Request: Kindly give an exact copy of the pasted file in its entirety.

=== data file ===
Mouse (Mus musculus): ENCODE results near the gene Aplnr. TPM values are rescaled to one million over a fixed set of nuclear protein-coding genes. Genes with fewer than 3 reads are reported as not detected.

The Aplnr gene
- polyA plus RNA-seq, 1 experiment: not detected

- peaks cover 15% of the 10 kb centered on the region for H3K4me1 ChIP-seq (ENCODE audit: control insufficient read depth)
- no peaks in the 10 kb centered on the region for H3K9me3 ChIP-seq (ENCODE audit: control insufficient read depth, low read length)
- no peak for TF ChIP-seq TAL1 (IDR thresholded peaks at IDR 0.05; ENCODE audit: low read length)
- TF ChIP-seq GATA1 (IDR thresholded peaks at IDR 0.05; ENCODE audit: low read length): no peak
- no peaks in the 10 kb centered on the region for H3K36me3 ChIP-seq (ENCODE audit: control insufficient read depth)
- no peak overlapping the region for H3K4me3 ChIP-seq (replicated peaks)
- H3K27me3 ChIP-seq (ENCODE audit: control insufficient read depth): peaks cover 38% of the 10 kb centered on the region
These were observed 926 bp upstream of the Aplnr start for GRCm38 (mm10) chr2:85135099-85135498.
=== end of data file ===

Mouse (Mus musculus): ENCODE results near the gene Aplnr. TPM values are rescaled to one million over a fixed set of nuclear protein-coding genes. Genes with fewer than 3 reads are reported as not detected.

The Aplnr gene
- polyA plus RNA-seq, 1 experiment: not detected

- peaks cover 15% of the 10 kb centered on the region for H3K4me1 ChIP-seq (ENCODE audit: control insufficient read depth)
- no peaks in the 10 kb centered on the region for H3K9me3 ChIP-seq (ENCODE audit: control insufficient read depth, low read length)
- no peak for TF ChIP-seq TAL1 (IDR thresholded peaks at IDR 0.05; ENCODE audit: low read length)
- TF ChIP-seq GATA1 (IDR thresholded peaks at IDR 0.05; ENCODE audit: low read length): no peak
- no peaks in the 10 kb centered on the region for H3K36me3 ChIP-seq (ENCODE audit: control insufficient read depth)
- no peak overlapping the region for H3K4me3 ChIP-seq (replicated peaks)
- H3K27me3 ChIP-seq (ENCODE audit: control insufficient read depth): peaks cover 38% of the 10 kb centered on the region
These were observed 926 bp upstream of the Aplnr start for GRCm38 (mm10) chr2:85135099-85135498.